Female issues are the cause in approximately 1/3 of couples who are unable to get pregnant. When evaluating the causes of female infertility, The Fertility Center of Charleston focuses on three separate factors: The ability to make eggs (ovarian reserve), the uterine condition, and the condition of the fallopian tubes.
Ovarian reserve is the term used to describe the ability to make eggs. The ovarian reserve can be assessed through evaluation of the patient’s age, ultrasound of the ovaries and blood tests to determine hormone levels. Age is the most important factor affecting the ovarian reserve. No eggs are created after a woman is born and unfortunately the number of eggs within the ovaries decreases with age. The quality of the eggs within the ovary also decreases with age meaning that those eggs that are present are less capable of creating a pregnancy as the woman ages. Therefore, as a woman ages she has fewer quality eggs available with which to make a baby.
Ultrasound can be used to visualize the size of the ovaries and the number of fluid filled pockets within the ovaries (follicles) capable of creating eggs. This evaluation is referred to as an antral follicle count. A reassuring ultrasound will reveal an ovary that is robust in size and holds multiple capable follicles.
Finally, blood can be drawn to assess hormone levels predictive of egg making ability. Two of the most important hormone predictors of ovarian reserve are follicle stimulating hormone (FSH) and antimullerian hormone (AMH). Follicle stimulating hormone is created by the brain to stimulate follicle development to create eggs. Antimullerian hormone is created by the cells that make up the follicles where the eggs are created. These hormone levels help to predict a woman’s ability to create eggs and therefore her ability to get pregnant.
At The Fertility Center of Charleston, our team will assist you in coordinating the testing necessary to determine your ovarian reserve.
The uterus is important with regard to the ability of the embryo to implant and continue to grow. It is evaluated through ultrasound and hysterosalpingogram (HSG) studies. The ultrasound allows for visualization of the uterine wall and the basic lining of the cavity which will support implantation. Abnormalities such as fibroid tumors can be seen on ultrasound examination. The hysterosalpingogram study (HSG) is a fluoroscopic x-ray that allows for the cavity to be filled with a contrast fluid so that we can determine the normal shape of the uterine cavity. In some cases, further evaluation of the uterine cavity is recommended using a saline sonohysterogram (HSSG). This test is a transvaginal ultrasound during which salt water is placed into the uterine cavity to allow for better and more sensitive evaluation of the uterine cavity as needed.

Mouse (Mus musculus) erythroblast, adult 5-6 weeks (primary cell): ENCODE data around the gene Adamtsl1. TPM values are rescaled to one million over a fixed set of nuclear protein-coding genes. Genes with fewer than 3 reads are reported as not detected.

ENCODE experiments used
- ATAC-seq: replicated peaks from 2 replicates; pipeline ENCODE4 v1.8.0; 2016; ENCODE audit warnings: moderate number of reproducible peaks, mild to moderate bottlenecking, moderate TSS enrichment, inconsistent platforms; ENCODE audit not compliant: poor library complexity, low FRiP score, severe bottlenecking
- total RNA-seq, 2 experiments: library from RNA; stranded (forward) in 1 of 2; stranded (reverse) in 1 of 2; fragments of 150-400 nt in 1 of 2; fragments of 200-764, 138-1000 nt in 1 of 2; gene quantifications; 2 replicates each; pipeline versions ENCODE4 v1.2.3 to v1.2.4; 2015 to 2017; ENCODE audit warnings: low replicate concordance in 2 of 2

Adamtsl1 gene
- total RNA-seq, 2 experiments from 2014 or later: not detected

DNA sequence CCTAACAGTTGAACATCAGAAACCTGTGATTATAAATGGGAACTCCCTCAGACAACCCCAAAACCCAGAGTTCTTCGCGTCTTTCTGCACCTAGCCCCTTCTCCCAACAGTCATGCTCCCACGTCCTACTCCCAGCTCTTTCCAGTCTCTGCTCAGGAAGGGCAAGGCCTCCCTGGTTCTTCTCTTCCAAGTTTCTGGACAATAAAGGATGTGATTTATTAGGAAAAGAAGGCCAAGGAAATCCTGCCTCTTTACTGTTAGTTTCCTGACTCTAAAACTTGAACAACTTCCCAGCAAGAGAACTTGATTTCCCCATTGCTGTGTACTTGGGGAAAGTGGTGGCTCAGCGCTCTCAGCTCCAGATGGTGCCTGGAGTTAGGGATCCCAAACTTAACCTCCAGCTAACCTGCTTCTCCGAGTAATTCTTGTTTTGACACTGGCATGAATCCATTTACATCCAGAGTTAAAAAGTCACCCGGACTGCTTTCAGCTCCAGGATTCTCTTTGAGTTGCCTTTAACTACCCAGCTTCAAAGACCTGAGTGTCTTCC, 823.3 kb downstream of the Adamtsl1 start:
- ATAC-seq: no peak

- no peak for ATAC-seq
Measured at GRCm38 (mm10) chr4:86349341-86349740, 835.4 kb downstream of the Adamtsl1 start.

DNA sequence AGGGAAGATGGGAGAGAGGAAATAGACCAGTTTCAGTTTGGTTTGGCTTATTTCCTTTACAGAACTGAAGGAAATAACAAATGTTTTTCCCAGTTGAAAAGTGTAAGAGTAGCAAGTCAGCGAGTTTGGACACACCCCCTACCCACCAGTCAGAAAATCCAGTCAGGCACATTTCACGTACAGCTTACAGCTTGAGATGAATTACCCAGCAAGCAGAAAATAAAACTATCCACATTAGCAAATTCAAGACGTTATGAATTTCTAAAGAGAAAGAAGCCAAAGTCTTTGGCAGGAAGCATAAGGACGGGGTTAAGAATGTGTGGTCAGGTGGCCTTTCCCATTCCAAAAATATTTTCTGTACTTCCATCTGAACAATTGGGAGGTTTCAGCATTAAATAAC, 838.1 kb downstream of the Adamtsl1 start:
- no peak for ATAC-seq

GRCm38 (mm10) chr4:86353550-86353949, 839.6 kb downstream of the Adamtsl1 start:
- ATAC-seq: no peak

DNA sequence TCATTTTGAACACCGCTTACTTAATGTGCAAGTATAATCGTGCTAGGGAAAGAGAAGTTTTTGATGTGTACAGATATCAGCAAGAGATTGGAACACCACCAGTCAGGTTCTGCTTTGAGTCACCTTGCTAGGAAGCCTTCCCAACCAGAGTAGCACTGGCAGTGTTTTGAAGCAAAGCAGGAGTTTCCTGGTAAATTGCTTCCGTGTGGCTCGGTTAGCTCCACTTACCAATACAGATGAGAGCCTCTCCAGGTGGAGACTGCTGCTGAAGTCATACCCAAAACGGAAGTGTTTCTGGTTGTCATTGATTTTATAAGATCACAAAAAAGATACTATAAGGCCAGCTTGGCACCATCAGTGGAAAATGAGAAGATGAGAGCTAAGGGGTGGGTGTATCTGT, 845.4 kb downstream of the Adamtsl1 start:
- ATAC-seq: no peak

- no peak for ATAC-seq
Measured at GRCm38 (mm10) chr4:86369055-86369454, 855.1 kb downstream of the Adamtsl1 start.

In most cases a basic ultrasound will be conducted for visualization of the uterus at your initial visit to The Fertility Center of Charleston. Your nurse will assist you in scheduling an HSG or HSSG, as needed, on days 6 -9 of your menstrual cycle.
Finally, the fallopian tubes are the route by which the sperm and the egg come together to create your baby. To conceive naturally or through the use of intrauterine insemination, the fallopian tubes must be open. The fallopian tubes are also evaluated with the hysterosalpingogram (HSG) procedure. The contrast which is placed into the uterine cavity will hopefully enter, travel through and exit each tube proving that the fallopian tubes are open and capable of allowing for fertilization of the egg by the sperm. Again, your nurse at The Fertility Center of Charleston, will assist you in scheduling an HSG, as needed, on days 6-9 of your menstrual cycle.
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